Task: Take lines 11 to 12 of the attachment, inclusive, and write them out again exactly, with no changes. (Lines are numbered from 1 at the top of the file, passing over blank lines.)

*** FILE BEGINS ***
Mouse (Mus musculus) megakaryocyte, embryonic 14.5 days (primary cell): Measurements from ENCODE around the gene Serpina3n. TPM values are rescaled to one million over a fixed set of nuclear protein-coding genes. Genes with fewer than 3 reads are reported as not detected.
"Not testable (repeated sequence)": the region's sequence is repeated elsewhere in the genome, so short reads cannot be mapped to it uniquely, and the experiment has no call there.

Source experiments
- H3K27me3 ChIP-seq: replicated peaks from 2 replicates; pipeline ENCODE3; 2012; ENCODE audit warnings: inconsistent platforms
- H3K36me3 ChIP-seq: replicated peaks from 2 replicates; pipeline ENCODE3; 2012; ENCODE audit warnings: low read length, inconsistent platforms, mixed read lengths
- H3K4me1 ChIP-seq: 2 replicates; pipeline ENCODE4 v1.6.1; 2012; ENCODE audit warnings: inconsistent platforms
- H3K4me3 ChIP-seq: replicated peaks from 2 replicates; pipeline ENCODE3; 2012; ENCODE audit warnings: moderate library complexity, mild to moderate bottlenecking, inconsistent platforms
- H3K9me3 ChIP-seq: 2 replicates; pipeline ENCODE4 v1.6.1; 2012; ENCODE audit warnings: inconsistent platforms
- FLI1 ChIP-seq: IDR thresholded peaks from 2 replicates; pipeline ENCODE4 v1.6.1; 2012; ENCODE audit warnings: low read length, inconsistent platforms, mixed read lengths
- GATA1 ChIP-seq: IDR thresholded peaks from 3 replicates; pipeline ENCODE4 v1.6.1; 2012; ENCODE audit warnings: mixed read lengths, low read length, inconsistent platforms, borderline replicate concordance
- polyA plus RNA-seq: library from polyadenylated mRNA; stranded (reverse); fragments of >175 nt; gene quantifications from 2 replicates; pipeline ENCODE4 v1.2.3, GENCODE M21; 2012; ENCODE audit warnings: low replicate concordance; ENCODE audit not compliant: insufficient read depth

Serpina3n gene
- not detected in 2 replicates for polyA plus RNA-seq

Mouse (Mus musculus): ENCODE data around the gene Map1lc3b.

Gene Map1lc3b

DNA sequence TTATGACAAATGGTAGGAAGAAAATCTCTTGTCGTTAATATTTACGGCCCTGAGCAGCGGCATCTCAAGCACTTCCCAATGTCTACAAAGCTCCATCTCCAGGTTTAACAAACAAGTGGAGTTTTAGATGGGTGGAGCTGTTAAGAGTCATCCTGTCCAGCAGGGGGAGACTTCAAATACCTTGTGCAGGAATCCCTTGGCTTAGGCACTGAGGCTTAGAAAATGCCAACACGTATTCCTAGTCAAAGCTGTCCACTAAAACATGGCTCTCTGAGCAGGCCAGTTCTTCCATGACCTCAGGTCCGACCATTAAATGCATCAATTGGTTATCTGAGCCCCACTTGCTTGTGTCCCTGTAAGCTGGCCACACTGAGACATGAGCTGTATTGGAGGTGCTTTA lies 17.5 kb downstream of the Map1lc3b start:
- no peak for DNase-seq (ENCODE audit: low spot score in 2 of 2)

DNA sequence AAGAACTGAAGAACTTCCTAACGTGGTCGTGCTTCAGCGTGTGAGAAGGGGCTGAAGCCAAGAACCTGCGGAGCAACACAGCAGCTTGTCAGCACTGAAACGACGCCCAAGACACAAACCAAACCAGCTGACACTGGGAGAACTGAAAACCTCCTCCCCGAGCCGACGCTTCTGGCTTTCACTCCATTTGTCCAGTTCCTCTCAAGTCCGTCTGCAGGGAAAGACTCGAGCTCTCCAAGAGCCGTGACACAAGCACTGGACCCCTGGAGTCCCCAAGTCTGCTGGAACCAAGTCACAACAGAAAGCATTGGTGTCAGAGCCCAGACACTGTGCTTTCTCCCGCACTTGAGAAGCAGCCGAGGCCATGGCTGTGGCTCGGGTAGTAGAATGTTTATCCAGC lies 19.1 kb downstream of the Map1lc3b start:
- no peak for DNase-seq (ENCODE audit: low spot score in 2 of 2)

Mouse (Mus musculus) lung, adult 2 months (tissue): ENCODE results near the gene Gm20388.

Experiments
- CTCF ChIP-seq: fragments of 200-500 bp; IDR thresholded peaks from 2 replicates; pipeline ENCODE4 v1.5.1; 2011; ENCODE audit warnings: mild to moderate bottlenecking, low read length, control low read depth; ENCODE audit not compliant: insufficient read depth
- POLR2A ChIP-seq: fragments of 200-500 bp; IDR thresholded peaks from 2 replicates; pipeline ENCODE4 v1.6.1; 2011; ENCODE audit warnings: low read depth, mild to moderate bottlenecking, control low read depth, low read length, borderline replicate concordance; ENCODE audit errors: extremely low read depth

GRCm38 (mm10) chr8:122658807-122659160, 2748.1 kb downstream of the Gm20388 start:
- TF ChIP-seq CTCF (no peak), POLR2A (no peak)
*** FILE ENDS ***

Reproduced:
- polyA plus RNA-seq: library from polyadenylated mRNA; stranded (reverse); fragments of >175 nt; gene quantifications from 2 replicates; pipeline ENCODE4 v1.2.3, GENCODE M21; 2012; ENCODE audit warnings: low replicate concordance; ENCODE audit not compliant: insufficient read depth

Serpina3n gene